As Kuettner expected, political and medical considerations in the final decision to launch the first manned flight elevated the final choice to NASA Headquarters in Washington. Gilruth, his Redstone project engineer, Hammack, and the rest of STG were satisfied with the "quick fixes" made by Marshall and ground tested after MR-2. Certainly the seven astronauts felt impatiently ready to go. But von Braun and Debus reminded the Task Group of its own original ground rule for reliability: no manned flight would be undertaken until all parties responsible felt perfectly assured that everything was in readiness. Marshall engineers doubted that the difficulties encountered on the MR-1A and MR-2 missions would have endangered a human passenger. But they were committed to scrupulousness in their reliability program, too, and during the last week in February there were still seven significant modifications to the Redstone booster that seemed to require another unmanned flight test. So during this last week in February, Robert Seamans, Abe Silverstein, and Robert Gilruth acquiesced in the demands of Marshall Space Flight Center to insert one more Redstone flight into the Mercury schedule. The fateful decision was made to postpone MR-3, the first manned flight, until April 25 so something then called "MR-2A" could be inserted for a launch on March 28. On March 3 there seemed little question of the technical wisdom of this decision, although there was extreme sensitivity about the time set for the launch and about its possible public consequences.60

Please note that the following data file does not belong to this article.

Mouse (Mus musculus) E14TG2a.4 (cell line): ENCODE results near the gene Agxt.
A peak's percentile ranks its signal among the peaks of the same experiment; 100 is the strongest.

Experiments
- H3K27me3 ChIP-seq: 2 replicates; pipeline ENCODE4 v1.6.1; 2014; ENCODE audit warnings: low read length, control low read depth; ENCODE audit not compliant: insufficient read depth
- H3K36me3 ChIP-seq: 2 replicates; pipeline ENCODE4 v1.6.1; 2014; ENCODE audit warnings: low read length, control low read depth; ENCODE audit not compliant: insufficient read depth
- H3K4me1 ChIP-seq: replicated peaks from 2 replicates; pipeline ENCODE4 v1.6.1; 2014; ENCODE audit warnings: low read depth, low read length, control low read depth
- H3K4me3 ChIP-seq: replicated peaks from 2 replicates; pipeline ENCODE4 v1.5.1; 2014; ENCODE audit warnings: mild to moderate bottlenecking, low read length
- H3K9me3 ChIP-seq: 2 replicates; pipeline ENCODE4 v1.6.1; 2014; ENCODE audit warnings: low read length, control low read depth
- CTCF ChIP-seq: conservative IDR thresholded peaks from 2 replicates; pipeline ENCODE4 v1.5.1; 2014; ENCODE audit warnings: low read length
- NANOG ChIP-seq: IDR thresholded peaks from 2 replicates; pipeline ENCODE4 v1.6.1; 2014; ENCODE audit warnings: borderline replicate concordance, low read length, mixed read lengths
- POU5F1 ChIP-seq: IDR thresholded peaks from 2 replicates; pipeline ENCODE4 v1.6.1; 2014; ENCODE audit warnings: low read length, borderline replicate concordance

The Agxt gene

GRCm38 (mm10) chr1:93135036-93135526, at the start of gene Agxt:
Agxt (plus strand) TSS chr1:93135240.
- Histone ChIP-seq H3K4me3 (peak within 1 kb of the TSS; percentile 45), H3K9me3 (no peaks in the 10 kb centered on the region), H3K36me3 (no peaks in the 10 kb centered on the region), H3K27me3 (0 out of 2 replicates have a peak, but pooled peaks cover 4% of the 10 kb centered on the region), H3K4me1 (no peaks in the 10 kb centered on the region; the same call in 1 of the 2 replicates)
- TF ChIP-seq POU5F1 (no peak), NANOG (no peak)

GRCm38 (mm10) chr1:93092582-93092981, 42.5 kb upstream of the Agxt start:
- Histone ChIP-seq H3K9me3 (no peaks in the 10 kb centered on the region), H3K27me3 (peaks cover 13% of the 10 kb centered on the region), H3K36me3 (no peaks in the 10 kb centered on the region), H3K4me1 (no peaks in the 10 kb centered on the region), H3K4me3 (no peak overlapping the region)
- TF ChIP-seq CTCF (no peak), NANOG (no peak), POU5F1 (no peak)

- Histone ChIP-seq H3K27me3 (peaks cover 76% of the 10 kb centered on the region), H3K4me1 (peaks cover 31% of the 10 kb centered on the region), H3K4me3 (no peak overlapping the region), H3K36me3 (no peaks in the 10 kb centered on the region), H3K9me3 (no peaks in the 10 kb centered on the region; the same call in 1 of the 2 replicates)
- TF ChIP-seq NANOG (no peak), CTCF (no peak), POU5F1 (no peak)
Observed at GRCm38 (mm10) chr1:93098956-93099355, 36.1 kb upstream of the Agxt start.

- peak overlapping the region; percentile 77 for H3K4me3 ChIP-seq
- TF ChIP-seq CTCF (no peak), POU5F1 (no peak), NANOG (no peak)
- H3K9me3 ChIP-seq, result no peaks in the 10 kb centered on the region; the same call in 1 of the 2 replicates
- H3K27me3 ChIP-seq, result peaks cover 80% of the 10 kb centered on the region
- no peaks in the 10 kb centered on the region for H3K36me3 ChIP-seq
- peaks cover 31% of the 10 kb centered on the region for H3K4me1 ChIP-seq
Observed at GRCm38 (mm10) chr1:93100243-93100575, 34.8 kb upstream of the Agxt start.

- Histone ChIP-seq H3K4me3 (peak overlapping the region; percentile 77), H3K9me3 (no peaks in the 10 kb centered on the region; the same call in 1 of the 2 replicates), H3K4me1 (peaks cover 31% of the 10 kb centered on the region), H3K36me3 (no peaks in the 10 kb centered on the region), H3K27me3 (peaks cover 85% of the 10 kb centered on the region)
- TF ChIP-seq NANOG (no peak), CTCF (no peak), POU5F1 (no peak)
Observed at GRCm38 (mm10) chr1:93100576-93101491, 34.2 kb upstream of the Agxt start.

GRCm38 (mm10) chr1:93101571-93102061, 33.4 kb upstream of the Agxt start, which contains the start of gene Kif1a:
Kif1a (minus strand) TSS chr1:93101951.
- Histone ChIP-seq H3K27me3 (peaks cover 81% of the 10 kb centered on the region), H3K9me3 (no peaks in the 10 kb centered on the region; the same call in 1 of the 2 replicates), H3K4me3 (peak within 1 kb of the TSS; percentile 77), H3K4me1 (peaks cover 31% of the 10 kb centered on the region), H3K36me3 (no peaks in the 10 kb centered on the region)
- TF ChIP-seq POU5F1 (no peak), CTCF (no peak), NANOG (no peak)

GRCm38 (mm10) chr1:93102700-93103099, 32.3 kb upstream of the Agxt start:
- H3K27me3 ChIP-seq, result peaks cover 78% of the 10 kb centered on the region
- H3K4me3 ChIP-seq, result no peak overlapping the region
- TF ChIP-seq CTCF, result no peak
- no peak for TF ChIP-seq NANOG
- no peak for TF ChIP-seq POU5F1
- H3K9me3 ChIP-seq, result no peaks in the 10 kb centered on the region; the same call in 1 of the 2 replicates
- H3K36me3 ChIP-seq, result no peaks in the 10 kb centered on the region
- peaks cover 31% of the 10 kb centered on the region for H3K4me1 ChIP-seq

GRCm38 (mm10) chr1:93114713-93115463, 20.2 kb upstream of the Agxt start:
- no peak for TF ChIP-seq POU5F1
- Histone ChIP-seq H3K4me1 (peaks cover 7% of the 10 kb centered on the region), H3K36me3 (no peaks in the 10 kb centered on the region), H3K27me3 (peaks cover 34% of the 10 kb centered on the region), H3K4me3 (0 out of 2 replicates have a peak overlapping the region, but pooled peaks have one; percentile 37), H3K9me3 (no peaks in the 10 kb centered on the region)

Marshall undertook to correct everything and asked STG only to provide the payload for the additional mission. Neither the Task Group nor McDonnell had an extra production capsule, so the boilerplate model that had been used on Little Joe-1B in January 1960 was refurbished and sent to Huntsville for the first mating with Redstone booster No. 5. Instead of the normal designation for the second try at an unfulfilled mission, MR-2A was renamed "MR-BD" (Mercury-Redstone Booster Development). Gilruth and company made no plans either to separate the capsule from the launch vehicle or to recover the remains. MR-BD was left primarily to von Braun and Debus, while STG turned most of its attention to Little Joe 5A. Only the operations team from STG would participate in manning the Control Center. As Marshall and the Cape made ready this flight  with the booster that had formerly been designated for the third manned suborbital training flight (MR-5), they were unaware that the Soviet Union was making ready another series of heavy Sputniks.61
On March 9, 1961, the U.S.S.R. announced it had launched into orbit its fourth cosmic ship, or Korabl Sputnik IV, weighing some 4,700 kilograms (10,364 pounds) and containing a dog passenger named Chernushka. When the dog was recovered, later that day, the Soviet recovery record suddenly became two out of four tries, and NASA saw the possible consequence of its MR-BD decision. Outside of NASA, the implications were by no means clear. The newspaper space race continued unabated.